NERSCPowering Scientific Discovery Since 1974

XGC1 Case Study

Background

XGC1 is a gyrokinetic Particle-In-Cell code for simulating plasma turbulence in magnetic confinement fusion devices. It self-consistently solves the kinetic evolution of the charged particle distribution and the electromagnetic fields. Lagrangian equation of motion is used for time advancing the particles, while conserving the mass, canonical angular momentum, and energy. The usual gyrokinetic Poisson equation is solved with the four-point averaging technique. In order to simulate the whole reactor geometry without mathematical difficulties at magnetic null points, XGC1 uses a cylindrical coordinate system for the particle motion and an unstructured mesh for the field solver. An electron sub-cycling scheme is used to accelerate ion-scale simulations.

XGC1 is written mostly in Fortran 90 with roughly 100 000 lines of code in the main branch. The PI of the XGC1 development team is Prof. CS Chang at PPPL and the team members in multiple universities and national labs. XGC1 has been selected as one of the main tools in the ECP project High-Fidelity Whole Device Modeling of Magnetically Confined Fusion Plasma. The code is version controlled under git and hosted in bitbucket. For access to the repository, please contact the main developers.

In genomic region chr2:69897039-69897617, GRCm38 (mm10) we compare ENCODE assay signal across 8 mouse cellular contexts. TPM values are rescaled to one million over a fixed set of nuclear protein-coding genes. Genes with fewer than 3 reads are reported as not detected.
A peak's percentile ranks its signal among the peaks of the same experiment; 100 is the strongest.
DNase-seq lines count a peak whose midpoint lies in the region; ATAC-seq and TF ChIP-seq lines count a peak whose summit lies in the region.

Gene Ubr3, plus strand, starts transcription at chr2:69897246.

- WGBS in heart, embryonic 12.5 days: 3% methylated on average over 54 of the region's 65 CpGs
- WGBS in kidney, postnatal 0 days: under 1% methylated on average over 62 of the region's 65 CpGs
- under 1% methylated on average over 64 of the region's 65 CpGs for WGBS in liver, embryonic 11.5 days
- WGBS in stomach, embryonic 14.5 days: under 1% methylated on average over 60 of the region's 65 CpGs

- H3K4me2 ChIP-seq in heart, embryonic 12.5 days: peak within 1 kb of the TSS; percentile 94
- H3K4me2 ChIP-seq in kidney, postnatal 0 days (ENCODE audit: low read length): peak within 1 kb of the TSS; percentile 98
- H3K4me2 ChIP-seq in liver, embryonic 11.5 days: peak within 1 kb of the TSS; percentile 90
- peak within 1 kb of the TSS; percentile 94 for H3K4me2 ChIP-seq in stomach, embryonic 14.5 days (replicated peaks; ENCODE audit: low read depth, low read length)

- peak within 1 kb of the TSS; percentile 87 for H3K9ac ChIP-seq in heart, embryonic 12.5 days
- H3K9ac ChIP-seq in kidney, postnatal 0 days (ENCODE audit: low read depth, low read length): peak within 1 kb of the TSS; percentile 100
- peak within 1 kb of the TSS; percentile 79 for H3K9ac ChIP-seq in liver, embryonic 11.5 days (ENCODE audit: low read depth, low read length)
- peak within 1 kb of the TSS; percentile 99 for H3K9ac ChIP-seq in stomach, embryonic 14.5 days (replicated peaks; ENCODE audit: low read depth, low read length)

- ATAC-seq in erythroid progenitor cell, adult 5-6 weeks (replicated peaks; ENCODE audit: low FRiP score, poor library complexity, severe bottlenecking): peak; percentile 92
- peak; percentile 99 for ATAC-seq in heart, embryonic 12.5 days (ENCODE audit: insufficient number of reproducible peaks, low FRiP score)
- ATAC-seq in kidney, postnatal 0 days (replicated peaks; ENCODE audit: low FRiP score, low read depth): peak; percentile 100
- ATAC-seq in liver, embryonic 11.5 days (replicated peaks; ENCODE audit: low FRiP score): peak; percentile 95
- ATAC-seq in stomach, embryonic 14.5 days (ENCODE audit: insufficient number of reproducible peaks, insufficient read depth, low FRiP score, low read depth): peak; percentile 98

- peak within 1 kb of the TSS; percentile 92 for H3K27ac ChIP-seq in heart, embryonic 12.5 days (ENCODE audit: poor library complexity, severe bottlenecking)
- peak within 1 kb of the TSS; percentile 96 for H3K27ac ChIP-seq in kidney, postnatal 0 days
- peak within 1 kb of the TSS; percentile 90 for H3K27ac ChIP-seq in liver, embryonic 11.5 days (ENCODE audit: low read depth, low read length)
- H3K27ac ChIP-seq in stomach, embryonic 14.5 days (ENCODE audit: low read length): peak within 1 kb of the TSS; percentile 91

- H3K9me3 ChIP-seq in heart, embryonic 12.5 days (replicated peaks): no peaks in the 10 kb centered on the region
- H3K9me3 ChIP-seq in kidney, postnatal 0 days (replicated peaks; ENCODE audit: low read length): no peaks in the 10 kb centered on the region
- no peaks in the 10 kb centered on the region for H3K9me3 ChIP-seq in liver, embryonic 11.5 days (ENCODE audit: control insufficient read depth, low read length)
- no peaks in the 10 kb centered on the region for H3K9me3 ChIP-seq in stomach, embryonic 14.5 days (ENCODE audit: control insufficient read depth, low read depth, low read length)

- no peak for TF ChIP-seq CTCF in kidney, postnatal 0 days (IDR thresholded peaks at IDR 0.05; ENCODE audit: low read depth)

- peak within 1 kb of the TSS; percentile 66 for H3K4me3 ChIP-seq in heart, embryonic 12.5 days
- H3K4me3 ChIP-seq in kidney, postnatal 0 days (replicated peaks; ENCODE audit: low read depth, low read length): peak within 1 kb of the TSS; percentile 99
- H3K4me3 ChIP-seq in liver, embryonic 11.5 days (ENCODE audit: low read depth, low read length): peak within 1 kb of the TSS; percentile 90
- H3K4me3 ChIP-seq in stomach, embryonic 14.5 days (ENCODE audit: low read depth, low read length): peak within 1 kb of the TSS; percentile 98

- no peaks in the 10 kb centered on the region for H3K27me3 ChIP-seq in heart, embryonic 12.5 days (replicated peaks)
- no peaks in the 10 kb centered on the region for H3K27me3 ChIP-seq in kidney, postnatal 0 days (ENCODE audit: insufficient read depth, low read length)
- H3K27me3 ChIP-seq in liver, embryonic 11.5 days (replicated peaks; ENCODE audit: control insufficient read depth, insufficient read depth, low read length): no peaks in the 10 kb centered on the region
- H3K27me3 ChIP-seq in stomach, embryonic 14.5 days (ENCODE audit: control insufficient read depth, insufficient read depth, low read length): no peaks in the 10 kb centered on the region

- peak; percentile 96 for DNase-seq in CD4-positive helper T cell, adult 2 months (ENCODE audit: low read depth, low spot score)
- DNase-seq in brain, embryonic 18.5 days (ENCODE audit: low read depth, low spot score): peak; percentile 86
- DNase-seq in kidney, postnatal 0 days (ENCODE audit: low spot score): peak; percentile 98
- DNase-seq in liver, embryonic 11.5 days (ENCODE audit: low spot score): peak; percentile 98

The XGC1 code has five main kernels:

  1. Particle Push
  2. Charge Deposition
  3. Particle Shift
  4. Collision Operator
  5. Field Solver

This page has been created by Dr. Tuomas Koskela.

Performance on KNL

In production runs, up to 80% of the computing time in XGC1 is spent in the electron push routine. This is typical of gyrokinetic PIC codes, and is caused by the electron sub-cycling scheme. For each ion time step, a large number (typically around 50) electron time steps are made without charge deposition or field solve in between

Untitled

Figure 1. Time Spent in XGC1 Main Kernels in a 1024 Node Run on Cori KNL

Optimizations To Electron Push

The electron push algorithm consists of four main steps:

  1. Search for nearest 3 mesh nodes to the particle position & map to neighbor plane
  2. Interpolate fields from 6 mesh points to particle position
  3. Calculate force on particle from fields
  4. Push particle for time step dt

An electron push kernel, pushe, that can be ran separately from the main XGC1 code had been prepared by the XGC1 team. We profiled the pushe kernel heavily with Vtune and Advisor and found that steps 1 - 3 were all roughly equally expensive.

Interpolation

a

Force Calculation

b

Search

c

Strong Scaling

A strong scaling study on Cori KNL nodes up to half machine size shows good strong scaling for a moderate problem size. This is a DIII-D simulation with 25 · 10^9 ions and electrons and 56 980 grid nodes.

Weak Scaling (Under Investigation)

A weak scaling study shows there are issues when scaling up to a very large problem size. After the optimizations made to charge deposition that are discussed below, the main source of poor weak scaling is the Poisson solver. It consists of a solver call to PETSc_KSPSolve surrounded by MPI communication involving vscatters and vgathers.

In this weak scaling study we use 16 MPI ranks per node and 16 OpenMP threads per MPI rank. The number of particles per MPI rank is 200 000 and the number of grid nodes per MPI rank is approximately 480.

Charge Deposition